Back in October, I went through some metabolic testing at Sportstest in London.  It was truly eye opening.

I had wanted to get myself tested because I was trying to figure out why I was such a crappy cyclist.  Yes, that’s the truth of it.  I was running and swimming generally well, but my cycling consistently never matched the other two.  I couldn’t figure it out.  I was putting in the time – I did Sufferfest sessions 3-4 times a week, I did long hours on the bike, including a number of Century rides, and I rode rain or shine, snow or ice.

Palace 2 Palace, 144 km cycle:  the only sportive where I finished ahead of the others. Because they all got lost… and I didn’t. L-R: Tom, me, Jojo, Dalia

And yet I sucked on the bike.  It was exhausting and disheartening.  Why was I always so slow?  Finally, metabolic testing with Dr Garry Palmer would reveal the truth.

The Test

Pre-testing, Garry discussed my training regime with me, my bike times vs my run times, and surmised that it was likely because I was training too hard on the bike.  Pushing too hard all the time, never letting up, always going for it, exhausting me.  Could that be it?  The testing would tell.

I won’t go into great detail about metabolic testing, but you can hear more about it from Garry himself here or read my friend Karis’s recent post on the subject. Essentially, Garry was monitoring my heart rate, my oxygen uptake and my CO2 production, first on the bike, the on the run.

VO2 max

Testing time!

I was in for a shock.

It was my “off-season”, I’d just had several weeks off after an intensive year of racing, and yet my bike results were good.  Very good.  My VO2 max was in the top-trained athlete range (61.19), and my power to weight ratio was very high (4.68).  What it boiled down to:  I wasn’t trying nearly hard enough on the bike.

It was all mental.

All the times I’d struggled in the sportives to keep up, all the times I’d been dropped by my friends – it was all because I wasn’t trying hard enough.

I generally pride myself on giving 110% effort, so this really was a surprise.  I think all the years of bike commuting just meant that I didn’t know how to suffer on the bike.  I had been coasting along in the “recovery” heart rate zone (or Zone 1) the entire time. I’d learned how to push hard on the run, but not on the bike.

We then moved on to testing my run:

The run brought fewer surprises, but again Garry identified my training zones.  We did establish that my running was ahead of my cycling – but not by that much.  It also showed that I was doing my “steady” runs far too easy.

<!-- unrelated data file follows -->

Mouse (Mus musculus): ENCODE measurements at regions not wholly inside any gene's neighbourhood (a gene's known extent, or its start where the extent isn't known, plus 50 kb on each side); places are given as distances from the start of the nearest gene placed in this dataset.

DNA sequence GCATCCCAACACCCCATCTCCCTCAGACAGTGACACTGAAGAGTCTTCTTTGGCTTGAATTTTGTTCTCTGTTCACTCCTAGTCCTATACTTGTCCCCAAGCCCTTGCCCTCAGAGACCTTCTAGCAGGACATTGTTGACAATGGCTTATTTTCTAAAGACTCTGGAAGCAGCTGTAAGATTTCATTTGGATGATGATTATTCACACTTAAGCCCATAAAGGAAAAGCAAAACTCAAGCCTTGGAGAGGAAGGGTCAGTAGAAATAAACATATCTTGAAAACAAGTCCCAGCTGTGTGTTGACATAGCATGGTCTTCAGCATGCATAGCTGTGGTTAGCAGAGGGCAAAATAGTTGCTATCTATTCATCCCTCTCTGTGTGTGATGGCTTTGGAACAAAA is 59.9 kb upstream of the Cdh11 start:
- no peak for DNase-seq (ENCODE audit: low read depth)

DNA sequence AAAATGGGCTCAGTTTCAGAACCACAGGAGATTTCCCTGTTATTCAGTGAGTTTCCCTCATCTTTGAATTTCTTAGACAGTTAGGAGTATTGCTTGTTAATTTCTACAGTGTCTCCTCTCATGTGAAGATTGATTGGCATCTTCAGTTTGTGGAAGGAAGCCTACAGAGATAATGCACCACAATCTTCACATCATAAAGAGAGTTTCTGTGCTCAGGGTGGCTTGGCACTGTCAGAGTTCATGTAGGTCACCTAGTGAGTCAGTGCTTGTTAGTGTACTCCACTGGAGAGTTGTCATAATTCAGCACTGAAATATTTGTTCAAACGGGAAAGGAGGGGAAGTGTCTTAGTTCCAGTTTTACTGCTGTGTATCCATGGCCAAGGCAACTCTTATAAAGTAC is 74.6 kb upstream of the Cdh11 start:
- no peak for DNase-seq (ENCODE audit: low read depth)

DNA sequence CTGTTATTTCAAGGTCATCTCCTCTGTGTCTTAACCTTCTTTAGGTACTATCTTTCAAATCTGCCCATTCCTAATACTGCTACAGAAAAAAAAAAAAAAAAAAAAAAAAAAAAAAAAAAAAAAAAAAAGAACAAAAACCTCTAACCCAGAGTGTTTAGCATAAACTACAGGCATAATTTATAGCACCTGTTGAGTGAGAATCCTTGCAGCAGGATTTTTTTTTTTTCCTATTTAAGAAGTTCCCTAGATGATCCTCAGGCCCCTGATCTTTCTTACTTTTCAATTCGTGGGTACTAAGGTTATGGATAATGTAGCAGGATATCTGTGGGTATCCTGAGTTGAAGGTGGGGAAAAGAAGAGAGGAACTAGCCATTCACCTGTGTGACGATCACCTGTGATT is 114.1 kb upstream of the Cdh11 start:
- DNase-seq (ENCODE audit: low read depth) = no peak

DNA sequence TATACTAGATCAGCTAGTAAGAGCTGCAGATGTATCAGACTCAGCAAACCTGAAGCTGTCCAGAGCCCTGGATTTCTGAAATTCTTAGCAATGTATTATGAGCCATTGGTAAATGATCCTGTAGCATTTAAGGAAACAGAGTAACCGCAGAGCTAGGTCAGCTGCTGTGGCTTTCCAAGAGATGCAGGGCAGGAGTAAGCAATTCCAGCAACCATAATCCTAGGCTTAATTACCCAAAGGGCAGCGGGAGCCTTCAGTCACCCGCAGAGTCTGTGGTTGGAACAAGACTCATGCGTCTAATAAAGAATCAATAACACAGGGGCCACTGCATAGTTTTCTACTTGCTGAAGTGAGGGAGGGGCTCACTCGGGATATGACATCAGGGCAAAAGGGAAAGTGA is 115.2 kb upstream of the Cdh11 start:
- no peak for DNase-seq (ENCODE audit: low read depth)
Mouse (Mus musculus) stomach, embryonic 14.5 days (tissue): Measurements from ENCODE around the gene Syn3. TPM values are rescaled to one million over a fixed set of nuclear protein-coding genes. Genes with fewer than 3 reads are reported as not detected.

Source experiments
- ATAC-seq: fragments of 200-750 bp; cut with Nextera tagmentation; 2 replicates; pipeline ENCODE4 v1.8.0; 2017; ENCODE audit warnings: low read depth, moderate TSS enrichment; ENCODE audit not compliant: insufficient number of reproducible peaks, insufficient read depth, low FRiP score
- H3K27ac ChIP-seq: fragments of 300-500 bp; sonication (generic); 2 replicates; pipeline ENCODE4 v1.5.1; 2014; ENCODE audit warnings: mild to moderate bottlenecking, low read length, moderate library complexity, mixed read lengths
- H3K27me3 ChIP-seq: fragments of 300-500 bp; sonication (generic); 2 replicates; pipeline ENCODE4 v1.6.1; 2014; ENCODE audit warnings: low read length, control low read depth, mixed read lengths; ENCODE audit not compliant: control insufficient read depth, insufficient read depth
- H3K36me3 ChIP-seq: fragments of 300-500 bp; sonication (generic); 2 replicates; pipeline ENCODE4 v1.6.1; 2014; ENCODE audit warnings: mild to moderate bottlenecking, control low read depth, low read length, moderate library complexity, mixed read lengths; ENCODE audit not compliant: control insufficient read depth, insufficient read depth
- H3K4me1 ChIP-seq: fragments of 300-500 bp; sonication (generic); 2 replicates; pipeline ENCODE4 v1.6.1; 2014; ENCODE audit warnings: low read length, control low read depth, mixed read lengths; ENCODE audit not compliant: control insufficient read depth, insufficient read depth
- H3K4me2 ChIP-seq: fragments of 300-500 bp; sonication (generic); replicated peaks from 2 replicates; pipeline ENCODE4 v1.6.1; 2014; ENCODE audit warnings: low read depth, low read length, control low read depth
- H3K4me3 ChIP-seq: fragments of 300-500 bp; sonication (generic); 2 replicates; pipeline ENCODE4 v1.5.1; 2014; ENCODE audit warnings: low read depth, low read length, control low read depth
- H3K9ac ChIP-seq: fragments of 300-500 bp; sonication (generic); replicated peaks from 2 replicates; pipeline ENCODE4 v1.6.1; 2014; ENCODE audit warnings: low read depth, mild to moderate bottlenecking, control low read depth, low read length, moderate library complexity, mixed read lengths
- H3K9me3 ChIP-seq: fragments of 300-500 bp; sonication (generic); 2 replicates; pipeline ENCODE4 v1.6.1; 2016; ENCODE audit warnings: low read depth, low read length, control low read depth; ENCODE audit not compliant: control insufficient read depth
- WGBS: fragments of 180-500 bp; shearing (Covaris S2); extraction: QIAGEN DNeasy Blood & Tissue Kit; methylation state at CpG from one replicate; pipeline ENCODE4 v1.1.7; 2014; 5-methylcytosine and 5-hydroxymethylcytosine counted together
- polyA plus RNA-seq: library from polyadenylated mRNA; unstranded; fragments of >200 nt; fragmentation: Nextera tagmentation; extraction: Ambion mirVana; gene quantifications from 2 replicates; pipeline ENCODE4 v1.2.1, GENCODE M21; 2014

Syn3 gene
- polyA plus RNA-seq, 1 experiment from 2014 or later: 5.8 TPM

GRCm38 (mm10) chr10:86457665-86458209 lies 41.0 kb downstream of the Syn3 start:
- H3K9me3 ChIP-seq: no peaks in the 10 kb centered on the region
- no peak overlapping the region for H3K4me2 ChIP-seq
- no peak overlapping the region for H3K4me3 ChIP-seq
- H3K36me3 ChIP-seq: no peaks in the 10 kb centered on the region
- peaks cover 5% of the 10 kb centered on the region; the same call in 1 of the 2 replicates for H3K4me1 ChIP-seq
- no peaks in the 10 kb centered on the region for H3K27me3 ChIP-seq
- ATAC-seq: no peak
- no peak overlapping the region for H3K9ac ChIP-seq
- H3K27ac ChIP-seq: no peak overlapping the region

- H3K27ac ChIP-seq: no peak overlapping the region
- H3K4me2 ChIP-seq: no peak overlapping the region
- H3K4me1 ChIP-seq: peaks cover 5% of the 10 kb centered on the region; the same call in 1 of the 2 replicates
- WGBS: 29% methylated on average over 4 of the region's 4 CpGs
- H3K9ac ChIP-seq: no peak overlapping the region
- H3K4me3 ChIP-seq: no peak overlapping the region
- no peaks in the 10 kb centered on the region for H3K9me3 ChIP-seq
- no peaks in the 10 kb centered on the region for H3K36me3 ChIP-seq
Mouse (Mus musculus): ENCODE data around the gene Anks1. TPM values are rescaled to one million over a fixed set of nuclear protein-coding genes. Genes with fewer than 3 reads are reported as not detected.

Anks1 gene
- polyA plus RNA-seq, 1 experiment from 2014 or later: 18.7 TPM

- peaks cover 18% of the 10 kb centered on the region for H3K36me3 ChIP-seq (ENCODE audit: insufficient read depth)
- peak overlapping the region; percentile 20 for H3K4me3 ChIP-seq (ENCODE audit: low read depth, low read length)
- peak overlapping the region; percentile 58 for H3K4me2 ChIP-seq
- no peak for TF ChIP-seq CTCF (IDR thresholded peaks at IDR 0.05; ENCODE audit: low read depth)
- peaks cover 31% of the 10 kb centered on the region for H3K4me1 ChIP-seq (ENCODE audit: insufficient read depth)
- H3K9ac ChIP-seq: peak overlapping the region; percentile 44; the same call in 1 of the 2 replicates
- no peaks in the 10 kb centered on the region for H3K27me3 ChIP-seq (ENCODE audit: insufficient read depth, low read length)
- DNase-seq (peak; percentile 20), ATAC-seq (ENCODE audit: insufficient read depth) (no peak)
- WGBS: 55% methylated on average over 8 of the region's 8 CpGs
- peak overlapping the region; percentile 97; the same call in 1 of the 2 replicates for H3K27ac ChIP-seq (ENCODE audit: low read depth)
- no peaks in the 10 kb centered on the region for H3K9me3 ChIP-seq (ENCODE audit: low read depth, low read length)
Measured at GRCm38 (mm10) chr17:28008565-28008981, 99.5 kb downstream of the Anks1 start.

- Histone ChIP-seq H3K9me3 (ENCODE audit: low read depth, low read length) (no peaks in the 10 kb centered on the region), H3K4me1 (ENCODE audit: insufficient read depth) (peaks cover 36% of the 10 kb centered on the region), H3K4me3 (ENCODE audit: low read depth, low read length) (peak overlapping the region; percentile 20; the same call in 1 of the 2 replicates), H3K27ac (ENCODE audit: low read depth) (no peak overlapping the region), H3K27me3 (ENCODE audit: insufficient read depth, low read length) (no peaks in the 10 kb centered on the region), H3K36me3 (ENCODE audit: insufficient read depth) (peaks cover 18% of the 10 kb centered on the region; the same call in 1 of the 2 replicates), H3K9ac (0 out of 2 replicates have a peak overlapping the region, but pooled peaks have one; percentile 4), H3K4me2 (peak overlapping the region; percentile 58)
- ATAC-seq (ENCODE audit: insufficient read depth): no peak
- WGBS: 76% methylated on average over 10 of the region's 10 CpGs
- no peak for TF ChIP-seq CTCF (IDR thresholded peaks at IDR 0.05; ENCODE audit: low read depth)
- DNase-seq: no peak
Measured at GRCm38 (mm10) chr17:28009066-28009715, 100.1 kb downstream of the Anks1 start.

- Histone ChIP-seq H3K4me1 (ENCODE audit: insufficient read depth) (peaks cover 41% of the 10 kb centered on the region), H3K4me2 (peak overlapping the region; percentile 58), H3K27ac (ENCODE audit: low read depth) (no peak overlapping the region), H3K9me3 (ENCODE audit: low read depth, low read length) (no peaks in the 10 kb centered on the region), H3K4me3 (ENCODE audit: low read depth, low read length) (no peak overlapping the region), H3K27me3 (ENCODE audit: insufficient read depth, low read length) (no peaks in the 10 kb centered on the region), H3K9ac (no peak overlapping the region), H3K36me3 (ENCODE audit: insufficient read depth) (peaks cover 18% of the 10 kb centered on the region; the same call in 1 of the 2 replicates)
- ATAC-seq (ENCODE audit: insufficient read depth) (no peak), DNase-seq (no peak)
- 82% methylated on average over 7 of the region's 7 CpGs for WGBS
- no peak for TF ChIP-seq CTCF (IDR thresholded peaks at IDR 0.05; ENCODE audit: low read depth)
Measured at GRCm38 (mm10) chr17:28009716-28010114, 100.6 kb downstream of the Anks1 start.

The graphs

The various tests resulted in a number of complex graphs and numbers spewing out, one example here:

Test results

Test results

These graphs show the points at which you stop burning fat and only burn carbohydrates.  As an endurance athlete, the longer you can burn fat, the longer you can keep going.  Tom and I are both believers in fat-fuelled sessions (long and slow without taking on extra fuel so your body learns to burn fat rather than “hitting the wall”, which is what happens when you are burning carbs only and your body runs out of supplies).  Turns out pretty much all my cycling had been in the fat burning zone only.  For endurance triathlon, you ideally want to be in Zone 2 – where you burn both fat and carbohydrates.

The consequences

No more excuses!

If there is one thing I’ve learned doing endurance sports over the last few years, it’s is that the mental is more important than the physical, by far. This testing really brought that home.

Since the assessment with Garry, my cycling has improved 100%.  Don’t get me wrong – I still have a long way to go, but the improvement has been palpable.  I trust the numbers he has given me and I’ve finally learned to push hard on the bike.  My Half Ironman time has dropped nearly an hour (5:58 in Norway in 2013 to 5:01 in Naples in Jan 2015), with my bike split going from 3:22 to 2:42, 40 minutes! (granted, Norway was hilly, and Naples was flat)!

It’s true that it’s pancake flat here, unlike hilly England.  So perhaps I can’t put everything down to trying harder, but I’m definitely pushing more than I ever have before, and it feels good.

FullSizeRender

 

All in all, I would highly recommend getting yourself tested if you haven’t done it already.  And I am continuously amazed at how much of this sport is mental, not physical.

Have you ever has a metabolic assessment?  Did it help you?

 

4 Comments

  1. Pingback: Training with a World Champion: Tri Camp with Leanda Cave! | Rule 5

  2. Julia glad I could help, and what an awesome performance advantage! An hour of a 70.3 distance race is excellent. Keep up the hard work 🙂

  3. Very enlightening! Thank you Julia! Keep them coming!

  4. Julia, this is fascinating! If I ever scrape together enough, maybe I’ll do metabolic testing myself.